Yet Brill wants us to believe that unions are the primary — even sole — cause of failing public schools. But hard evidence for this is scarce. Many of the nation’s worst-performing schools (according to the National Assessment of Educational Progress) are concentrated in Southern and Western right-to-work states, where public sector unions are weakest and collective bargaining enjoys little or no protection.
I think the dialogue on this tends to get turned upside down. There are a lot of reforms that K-12 education needs in the United States. Since strong teacher’s unions do in fact exist, they often take a prominent role in avoiding these reforms. But that’s a question of union leaders not liking reformers and reform proposals. Some people turn this around through a process of resentment and decide that breaking the unions should be the goal of reform. Not only is there little evidence to back this up, it doesn’t make any sense as a matter of logic. You can’t have an education system without having providers of education services. And the fact that the interests of service providers and the interests of the public are sometimes at odds has nothing in particular to do with labor unions. Unions act as a kind of red cape for some people in some contexts, just like for-profit colleges do for other people in other contexts, and federal contractors do for other people in yet other contexts.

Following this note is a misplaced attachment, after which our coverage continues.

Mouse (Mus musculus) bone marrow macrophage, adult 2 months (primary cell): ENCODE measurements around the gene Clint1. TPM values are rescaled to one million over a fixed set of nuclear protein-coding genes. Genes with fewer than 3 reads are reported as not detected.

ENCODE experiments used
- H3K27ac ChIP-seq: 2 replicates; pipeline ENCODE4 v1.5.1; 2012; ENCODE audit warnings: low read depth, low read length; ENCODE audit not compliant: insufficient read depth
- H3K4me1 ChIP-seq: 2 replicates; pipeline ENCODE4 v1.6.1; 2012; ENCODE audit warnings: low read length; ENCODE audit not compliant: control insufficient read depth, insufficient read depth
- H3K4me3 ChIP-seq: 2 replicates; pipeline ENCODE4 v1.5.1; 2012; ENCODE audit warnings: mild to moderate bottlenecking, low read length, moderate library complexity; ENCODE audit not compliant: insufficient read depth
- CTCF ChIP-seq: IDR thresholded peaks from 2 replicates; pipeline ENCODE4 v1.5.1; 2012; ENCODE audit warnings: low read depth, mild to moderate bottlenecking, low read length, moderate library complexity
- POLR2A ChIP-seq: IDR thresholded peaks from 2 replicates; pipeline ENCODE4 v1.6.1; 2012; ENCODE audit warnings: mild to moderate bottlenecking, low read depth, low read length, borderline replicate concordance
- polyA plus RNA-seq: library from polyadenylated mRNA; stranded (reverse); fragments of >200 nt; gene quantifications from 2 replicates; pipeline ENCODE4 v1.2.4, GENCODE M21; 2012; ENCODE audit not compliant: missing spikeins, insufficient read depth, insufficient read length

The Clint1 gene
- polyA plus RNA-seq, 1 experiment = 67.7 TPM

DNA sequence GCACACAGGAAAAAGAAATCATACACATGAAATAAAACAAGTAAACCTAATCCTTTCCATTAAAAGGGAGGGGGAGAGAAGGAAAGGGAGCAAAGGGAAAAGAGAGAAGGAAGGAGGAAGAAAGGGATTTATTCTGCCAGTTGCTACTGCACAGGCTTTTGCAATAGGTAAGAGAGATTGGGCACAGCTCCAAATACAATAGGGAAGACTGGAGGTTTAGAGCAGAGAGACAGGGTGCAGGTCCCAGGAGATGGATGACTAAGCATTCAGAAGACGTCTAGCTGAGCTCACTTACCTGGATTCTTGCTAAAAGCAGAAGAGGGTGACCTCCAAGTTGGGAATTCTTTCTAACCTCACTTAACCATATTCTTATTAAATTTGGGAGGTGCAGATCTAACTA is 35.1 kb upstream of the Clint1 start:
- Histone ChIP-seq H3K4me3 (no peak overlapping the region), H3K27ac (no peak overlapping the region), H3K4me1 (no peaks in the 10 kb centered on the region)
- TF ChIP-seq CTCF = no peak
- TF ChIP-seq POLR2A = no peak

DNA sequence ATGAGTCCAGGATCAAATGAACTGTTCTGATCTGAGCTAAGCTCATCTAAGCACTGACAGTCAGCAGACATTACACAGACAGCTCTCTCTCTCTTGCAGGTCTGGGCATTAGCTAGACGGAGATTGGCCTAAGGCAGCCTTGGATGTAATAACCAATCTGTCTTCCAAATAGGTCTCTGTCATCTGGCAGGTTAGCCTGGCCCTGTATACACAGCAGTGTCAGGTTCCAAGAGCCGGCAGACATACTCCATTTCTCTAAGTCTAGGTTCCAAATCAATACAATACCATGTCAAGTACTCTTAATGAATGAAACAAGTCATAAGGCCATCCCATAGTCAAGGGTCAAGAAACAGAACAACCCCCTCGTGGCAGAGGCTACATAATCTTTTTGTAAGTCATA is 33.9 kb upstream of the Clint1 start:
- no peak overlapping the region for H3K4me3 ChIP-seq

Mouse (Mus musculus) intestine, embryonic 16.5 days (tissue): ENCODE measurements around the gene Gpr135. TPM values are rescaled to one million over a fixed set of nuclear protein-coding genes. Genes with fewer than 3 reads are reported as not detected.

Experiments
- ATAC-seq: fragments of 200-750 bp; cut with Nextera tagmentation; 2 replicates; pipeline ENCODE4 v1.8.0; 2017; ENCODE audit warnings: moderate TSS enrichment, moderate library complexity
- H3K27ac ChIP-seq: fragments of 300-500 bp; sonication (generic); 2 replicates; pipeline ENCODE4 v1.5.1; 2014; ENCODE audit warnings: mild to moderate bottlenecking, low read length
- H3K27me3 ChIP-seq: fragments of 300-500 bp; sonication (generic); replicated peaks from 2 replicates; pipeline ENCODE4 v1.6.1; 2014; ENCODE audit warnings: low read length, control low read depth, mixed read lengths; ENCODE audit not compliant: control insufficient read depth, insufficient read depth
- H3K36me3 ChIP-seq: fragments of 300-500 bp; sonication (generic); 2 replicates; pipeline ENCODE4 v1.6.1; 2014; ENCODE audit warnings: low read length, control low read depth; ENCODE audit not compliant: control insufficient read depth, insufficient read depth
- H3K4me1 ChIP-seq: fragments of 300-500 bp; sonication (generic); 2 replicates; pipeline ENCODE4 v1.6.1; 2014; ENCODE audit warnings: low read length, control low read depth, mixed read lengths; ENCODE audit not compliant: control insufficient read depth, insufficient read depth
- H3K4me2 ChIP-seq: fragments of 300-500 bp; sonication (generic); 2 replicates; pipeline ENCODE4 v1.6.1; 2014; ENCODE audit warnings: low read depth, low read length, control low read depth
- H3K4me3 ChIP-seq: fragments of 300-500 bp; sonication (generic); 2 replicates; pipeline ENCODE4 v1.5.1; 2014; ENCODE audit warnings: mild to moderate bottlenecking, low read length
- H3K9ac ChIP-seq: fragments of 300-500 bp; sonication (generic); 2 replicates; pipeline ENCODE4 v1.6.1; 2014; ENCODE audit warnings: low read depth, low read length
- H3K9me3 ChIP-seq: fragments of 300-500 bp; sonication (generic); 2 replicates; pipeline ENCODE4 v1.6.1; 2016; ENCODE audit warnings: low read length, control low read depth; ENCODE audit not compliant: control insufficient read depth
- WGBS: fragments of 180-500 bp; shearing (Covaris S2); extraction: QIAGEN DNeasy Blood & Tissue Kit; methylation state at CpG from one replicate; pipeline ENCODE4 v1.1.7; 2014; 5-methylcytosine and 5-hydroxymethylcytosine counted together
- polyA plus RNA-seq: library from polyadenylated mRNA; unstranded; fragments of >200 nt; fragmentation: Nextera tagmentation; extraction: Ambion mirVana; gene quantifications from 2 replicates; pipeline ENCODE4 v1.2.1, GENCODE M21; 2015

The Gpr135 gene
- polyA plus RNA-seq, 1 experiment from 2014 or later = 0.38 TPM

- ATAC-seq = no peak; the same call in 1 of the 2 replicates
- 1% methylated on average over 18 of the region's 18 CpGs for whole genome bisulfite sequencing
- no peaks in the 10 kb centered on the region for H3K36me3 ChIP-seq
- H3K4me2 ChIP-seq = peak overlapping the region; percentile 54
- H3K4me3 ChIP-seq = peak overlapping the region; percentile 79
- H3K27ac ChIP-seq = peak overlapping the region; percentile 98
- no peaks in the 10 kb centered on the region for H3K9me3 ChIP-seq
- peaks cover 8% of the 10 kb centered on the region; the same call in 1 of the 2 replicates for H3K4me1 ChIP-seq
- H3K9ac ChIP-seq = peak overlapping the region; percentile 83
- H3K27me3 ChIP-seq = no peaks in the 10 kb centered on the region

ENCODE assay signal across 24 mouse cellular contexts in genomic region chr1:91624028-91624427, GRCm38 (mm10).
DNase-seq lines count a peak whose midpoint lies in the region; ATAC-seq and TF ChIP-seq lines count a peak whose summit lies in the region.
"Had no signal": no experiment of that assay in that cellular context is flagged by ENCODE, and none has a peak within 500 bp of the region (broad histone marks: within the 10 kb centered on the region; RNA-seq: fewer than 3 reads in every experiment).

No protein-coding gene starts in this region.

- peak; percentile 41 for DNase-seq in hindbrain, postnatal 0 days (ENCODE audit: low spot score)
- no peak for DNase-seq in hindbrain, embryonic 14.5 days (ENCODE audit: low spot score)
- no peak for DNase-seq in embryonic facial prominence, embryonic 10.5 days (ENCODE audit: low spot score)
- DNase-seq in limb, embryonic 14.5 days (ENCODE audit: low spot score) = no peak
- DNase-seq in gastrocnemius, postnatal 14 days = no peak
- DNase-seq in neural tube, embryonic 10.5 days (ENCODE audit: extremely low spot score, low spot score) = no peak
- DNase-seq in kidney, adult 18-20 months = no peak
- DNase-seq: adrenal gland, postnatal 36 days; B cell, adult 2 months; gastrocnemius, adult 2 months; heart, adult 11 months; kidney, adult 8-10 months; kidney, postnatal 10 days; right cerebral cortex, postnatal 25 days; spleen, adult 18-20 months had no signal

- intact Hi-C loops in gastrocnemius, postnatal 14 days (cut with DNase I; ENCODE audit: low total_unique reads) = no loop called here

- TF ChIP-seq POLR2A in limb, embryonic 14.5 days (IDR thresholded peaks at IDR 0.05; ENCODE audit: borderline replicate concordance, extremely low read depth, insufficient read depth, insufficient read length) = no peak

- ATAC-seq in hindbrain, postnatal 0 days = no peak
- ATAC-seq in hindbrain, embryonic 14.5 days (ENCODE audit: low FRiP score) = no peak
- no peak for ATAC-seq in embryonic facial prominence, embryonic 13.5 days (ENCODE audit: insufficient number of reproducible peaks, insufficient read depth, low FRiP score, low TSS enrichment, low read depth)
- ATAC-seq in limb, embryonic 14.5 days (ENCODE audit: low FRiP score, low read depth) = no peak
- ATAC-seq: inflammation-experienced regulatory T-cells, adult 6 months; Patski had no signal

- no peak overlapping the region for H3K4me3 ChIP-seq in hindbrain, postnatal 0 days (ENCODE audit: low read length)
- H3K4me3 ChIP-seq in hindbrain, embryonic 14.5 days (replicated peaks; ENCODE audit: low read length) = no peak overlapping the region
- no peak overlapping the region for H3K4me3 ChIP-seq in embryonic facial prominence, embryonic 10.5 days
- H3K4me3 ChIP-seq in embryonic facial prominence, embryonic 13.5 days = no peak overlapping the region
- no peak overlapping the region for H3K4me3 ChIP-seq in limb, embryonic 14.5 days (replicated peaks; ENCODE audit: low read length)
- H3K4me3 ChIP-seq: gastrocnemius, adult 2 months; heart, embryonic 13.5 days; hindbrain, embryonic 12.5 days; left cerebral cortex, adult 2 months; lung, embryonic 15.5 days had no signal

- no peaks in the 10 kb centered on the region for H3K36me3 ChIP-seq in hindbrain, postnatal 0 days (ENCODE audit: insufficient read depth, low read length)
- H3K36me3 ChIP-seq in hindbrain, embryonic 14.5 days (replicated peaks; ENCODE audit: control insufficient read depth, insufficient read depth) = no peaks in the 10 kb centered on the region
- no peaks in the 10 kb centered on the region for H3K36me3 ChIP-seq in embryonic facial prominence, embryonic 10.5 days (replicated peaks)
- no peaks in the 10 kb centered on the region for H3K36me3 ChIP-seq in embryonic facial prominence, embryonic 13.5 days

But there actually isn’t any systematic way around this fact. If every school was a charter school, then the charter school operators would be lobbying for as much funding and as little accountability as possible.